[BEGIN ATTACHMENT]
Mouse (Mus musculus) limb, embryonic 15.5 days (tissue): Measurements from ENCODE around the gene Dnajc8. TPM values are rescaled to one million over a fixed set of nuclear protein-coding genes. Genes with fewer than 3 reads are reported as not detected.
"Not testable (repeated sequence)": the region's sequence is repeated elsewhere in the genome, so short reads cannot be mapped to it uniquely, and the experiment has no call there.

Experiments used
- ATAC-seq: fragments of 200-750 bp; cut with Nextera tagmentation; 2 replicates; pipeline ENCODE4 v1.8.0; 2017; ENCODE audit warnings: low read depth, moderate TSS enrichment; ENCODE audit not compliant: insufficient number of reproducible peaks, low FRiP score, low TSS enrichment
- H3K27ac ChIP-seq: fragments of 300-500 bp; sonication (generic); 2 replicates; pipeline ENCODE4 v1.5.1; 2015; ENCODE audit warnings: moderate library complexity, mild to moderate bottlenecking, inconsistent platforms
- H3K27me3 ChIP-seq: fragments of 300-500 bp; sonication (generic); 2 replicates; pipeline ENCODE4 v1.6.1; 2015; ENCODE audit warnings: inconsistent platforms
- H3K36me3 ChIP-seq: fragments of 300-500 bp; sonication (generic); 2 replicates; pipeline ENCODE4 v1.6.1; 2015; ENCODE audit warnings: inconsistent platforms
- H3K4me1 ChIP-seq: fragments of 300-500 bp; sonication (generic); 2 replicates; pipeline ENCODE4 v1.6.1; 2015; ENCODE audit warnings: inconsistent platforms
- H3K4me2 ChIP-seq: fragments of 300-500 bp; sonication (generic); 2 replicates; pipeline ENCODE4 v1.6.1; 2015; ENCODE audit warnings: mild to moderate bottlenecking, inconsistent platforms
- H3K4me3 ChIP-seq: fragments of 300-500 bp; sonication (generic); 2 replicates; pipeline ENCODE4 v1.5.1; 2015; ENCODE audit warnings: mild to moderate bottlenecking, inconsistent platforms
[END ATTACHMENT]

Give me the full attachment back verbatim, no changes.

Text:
Mouse (Mus musculus) limb, embryonic 15.5 days (tissue): Measurements from ENCODE around the gene Dnajc8. TPM values are rescaled to one million over a fixed set of nuclear protein-coding genes. Genes with fewer than 3 reads are reported as not detected.
"Not testable (repeated sequence)": the region's sequence is repeated elsewhere in the genome, so short reads cannot be mapped to it uniquely, and the experiment has no call there.

Experiments used
- ATAC-seq: fragments of 200-750 bp; cut with Nextera tagmentation; 2 replicates; pipeline ENCODE4 v1.8.0; 2017; ENCODE audit warnings: low read depth, moderate TSS enrichment; ENCODE audit not compliant: insufficient number of reproducible peaks, low FRiP score, low TSS enrichment
- H3K27ac ChIP-seq: fragments of 300-500 bp; sonication (generic); 2 replicates; pipeline ENCODE4 v1.5.1; 2015; ENCODE audit warnings: moderate library complexity, mild to moderate bottlenecking, inconsistent platforms
- H3K27me3 ChIP-seq: fragments of 300-500 bp; sonication (generic); 2 replicates; pipeline ENCODE4 v1.6.1; 2015; ENCODE audit warnings: inconsistent platforms
- H3K36me3 ChIP-seq: fragments of 300-500 bp; sonication (generic); 2 replicates; pipeline ENCODE4 v1.6.1; 2015; ENCODE audit warnings: inconsistent platforms
- H3K4me1 ChIP-seq: fragments of 300-500 bp; sonication (generic); 2 replicates; pipeline ENCODE4 v1.6.1; 2015; ENCODE audit warnings: inconsistent platforms
- H3K4me2 ChIP-seq: fragments of 300-500 bp; sonication (generic); 2 replicates; pipeline ENCODE4 v1.6.1; 2015; ENCODE audit warnings: mild to moderate bottlenecking, inconsistent platforms
- H3K4me3 ChIP-seq: fragments of 300-500 bp; sonication (generic); 2 replicates; pipeline ENCODE4 v1.5.1; 2015; ENCODE audit warnings: mild to moderate bottlenecking, inconsistent platforms